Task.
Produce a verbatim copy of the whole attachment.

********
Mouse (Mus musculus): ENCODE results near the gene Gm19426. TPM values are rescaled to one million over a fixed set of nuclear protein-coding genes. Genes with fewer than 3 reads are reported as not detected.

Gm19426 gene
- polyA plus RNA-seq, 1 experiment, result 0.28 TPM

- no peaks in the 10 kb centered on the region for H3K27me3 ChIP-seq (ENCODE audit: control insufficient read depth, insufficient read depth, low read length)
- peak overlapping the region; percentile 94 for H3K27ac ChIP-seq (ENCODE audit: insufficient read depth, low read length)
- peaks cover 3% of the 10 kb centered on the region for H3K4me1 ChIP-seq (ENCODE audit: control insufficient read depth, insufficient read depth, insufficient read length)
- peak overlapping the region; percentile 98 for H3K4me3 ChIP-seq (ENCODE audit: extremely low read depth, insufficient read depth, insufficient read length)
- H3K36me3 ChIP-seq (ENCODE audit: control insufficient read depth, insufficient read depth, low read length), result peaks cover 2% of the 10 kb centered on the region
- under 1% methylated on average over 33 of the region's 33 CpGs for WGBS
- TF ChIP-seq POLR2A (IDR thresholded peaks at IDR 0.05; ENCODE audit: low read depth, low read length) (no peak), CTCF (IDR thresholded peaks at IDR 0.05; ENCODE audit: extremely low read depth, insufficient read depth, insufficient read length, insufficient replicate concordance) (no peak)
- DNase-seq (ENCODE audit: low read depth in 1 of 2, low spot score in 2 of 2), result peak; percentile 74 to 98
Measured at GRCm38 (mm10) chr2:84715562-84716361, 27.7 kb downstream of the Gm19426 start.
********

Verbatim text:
Mouse (Mus musculus): ENCODE results near the gene Gm19426. TPM values are rescaled to one million over a fixed set of nuclear protein-coding genes. Genes with fewer than 3 reads are reported as not detected.

Gm19426 gene
- polyA plus RNA-seq, 1 experiment, result 0.28 TPM

- no peaks in the 10 kb centered on the region for H3K27me3 ChIP-seq (ENCODE audit: control insufficient read depth, insufficient read depth, low read length)
- peak overlapping the region; percentile 94 for H3K27ac ChIP-seq (ENCODE audit: insufficient read depth, low read length)
- peaks cover 3% of the 10 kb centered on the region for H3K4me1 ChIP-seq (ENCODE audit: control insufficient read depth, insufficient read depth, insufficient read length)
- peak overlapping the region; percentile 98 for H3K4me3 ChIP-seq (ENCODE audit: extremely low read depth, insufficient read depth, insufficient read length)
- H3K36me3 ChIP-seq (ENCODE audit: control insufficient read depth, insufficient read depth, low read length), result peaks cover 2% of the 10 kb centered on the region
- under 1% methylated on average over 33 of the region's 33 CpGs for WGBS
- TF ChIP-seq POLR2A (IDR thresholded peaks at IDR 0.05; ENCODE audit: low read depth, low read length) (no peak), CTCF (IDR thresholded peaks at IDR 0.05; ENCODE audit: extremely low read depth, insufficient read depth, insufficient read length, insufficient replicate concordance) (no peak)
- DNase-seq (ENCODE audit: low read depth in 1 of 2, low spot score in 2 of 2), result peak; percentile 74 to 98
Measured at GRCm38 (mm10) chr2:84715562-84716361, 27.7 kb downstream of the Gm19426 start.